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News: 97th Civil Affairs Battalion (Airborne) exercise has lasting effects in local communities

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97th Civil Affairs Battalion soldiers hone their CA skills on North Carolina tidewater communities Leslie Ozawa

Deputy Sheriff Investigator Chris Garrett discusses recent flooding in a low-lying area near Plymouth with a 97th Civil Affairs Battalion Civil Affairs Team member, during the battalion’s mission readiness exercise in Washington County.

PLMOUTH, N.C. - For four days in May and again in June, Civil Affairs Teams and Civil Military Support Elements from the battalion fanned out into towns and villages of the eight inner Outer Banks counties in North Carolina, to assist local government officials with chronic emergency management and disaster planning issues.

Civil Affairs Teams and Civil Military Support Elements of the 97th Civil Affairs Battalion (Airborne) are still having an effect on the eight North Carolina counties they visited more than three months ago. For four days in May and again in June, Civil Affairs Teams and Civil Military Support Elements from the battalion fanned out into towns and villages of the eight inner Outer Banks counties in North Carolina, to assist local government officials with chronic emergency management and disaster planning issues.

“This was the first time we went to those particular counties in the Outer Banks region,” said a planner for the battalion exercise. The battalion, like many U.S. Army Special Operations Command units, usually trains in counties near Fort Bragg. This time, the battalion conducted mission readiness exercises in Chowan, Perquimans, Washington, Tyrrell, Dare, Pasquotank, Camden and Currituck counties in North Carolina.

“We were in the northeastern section of North Carolina, where they have a history of weather -related disasters, hurricanes included,” said the battalion’s training and operations officer. She said the area was a good fit for the CA teams, whose battalion specializes in the U.S. Pacific Command’s area of operations, where many coastal nations, from India to the Philippines, contend with extreme wet weather disasters.

For tens of thousands of tourists during the summer, the farms, forests and wetlands of Washington County are almost endless miles of two-lane highways on the way to North Carolina’s Outer Banks.

It’s a different story for Washington County officials and emergency management planners.

Within the resources of a small tax base, the county’s officials and emergency management planners must serve 12,000 people spread out over 400 square miles of rural landscapes. They welcomed the opportunity for additional resources provided by the battalion as they, in turn, helped the battalion meet its military training objectives.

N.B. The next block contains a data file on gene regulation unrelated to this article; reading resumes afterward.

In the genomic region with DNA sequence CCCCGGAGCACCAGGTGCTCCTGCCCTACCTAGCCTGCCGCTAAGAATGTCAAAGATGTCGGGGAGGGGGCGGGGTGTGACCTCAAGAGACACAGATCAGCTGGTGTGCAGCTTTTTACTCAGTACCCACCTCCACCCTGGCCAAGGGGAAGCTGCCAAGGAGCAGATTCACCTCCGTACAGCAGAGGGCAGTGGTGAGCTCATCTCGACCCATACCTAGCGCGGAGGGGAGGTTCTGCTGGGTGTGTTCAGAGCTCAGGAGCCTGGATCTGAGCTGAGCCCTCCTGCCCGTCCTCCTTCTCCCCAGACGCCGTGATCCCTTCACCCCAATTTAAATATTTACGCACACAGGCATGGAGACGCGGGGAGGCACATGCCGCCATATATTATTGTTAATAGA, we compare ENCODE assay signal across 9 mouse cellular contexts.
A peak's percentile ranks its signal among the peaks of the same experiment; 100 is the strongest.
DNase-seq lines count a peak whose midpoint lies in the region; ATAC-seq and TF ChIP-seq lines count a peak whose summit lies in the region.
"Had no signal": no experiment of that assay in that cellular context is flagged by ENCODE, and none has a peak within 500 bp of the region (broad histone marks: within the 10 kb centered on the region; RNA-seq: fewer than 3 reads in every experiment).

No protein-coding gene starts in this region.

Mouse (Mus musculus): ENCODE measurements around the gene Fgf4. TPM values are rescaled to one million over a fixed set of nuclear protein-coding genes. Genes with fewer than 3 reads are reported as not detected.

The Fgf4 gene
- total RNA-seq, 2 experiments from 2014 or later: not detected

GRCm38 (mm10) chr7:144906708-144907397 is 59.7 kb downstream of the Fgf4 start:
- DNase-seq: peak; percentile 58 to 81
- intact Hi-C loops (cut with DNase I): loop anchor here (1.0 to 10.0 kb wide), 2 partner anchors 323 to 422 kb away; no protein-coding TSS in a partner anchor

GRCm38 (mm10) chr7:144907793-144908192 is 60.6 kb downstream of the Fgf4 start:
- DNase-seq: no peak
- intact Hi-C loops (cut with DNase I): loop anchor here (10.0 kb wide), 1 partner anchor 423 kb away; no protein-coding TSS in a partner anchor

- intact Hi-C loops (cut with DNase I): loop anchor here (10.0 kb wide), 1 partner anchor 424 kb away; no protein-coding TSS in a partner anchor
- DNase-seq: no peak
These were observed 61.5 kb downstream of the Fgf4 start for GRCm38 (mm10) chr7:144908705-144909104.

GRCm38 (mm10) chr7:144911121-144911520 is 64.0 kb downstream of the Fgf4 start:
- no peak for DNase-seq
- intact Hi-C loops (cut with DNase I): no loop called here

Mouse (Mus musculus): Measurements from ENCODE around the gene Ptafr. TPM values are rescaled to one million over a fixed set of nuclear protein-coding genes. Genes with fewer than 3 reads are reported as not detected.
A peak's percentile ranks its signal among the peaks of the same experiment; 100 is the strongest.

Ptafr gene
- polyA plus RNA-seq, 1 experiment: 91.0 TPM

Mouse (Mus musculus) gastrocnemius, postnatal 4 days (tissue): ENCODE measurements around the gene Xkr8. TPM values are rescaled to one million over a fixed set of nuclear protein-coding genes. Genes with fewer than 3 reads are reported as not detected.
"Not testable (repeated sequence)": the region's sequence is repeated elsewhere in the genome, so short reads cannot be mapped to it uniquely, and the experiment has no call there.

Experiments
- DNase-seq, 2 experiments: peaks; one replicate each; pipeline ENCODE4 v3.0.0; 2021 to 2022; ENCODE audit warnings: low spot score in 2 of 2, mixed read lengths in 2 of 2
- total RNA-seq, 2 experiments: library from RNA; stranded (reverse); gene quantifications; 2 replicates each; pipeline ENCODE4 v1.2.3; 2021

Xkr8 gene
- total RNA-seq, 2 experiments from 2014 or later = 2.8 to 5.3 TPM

In meetings before and during the exercise, Washington County’s emergency management officials, battalion planners, and the CA teams assigned to the county, worked out several projects the team would complete during the four days of exercise play.

“The two issues we’re putting effort into in this county is disaster mitigation and information for a FEMA [Federal Emergency Management Agency] packet, for an all-terrain, flood-fording EMS [emergency management service] vehicle,” said the captain of the CA team. “In addition, we completed two infrastructure building assessments. We did an assessment of the Plymouth fire station for flood risk, and also did an infrastructure assessment of a county-owned warehouse near the municipal airport that serves the county seat.”

To support the county’s grant application for a new EMS vehicle, the county arranged for its deputy sheriff investigator to show the CA team low-lying areas where he has rescued residents during floods and heavy rains in recent years.

The CA team took photographs and recorded geographical coordinates to update the county’s flood maps dating back four decades. Improving the database will assist the county in planning evacuation routes and taking other disaster prevention and recovery measures before and after flooding occurs.

“When we have flooding, people are literally captive in their homes,” said Elizabeth Floyd, chief deputy sheriff for the county. “Water is above their knees. Some of these individuals absolutely refuse to leave their homes, and in the wake of a disaster, they call us and we have to assist. The standard ambulance just can’t make it in water that is more than 6-7 inches deep.”

Floyd appreciated the work of the CA team. “The help that we got from the survey and the Army is going to benefit us a lot. We worked together real well. There was very wide experience on the team, a team that was well put together. I think they were on point with things that went on and the interfaces they had with different groups. Our relations with the team were excellent.”
Perhaps the best indicator of CA teams’ performances came from those not affected by their exercise.

“The neighboring counties were asking why they weren’t getting the teams,” the battalion training and operations officer said. “We’re going to try to get to these counties when we do another exercise later this year. We’ll repeat some counties the next time, and then we’ll go to a whole different area.”


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This work, 97th Civil Affairs Battalion (Airborne) exercise has lasting effects in local communities, by Leslie Ozawa, identified by DVIDS, is free of known copyright restrictions under U.S. copyright law.

Date Taken:10.12.2012

Date Posted:10.12.2012 13:25

Location:PLMOUTH, NC, US

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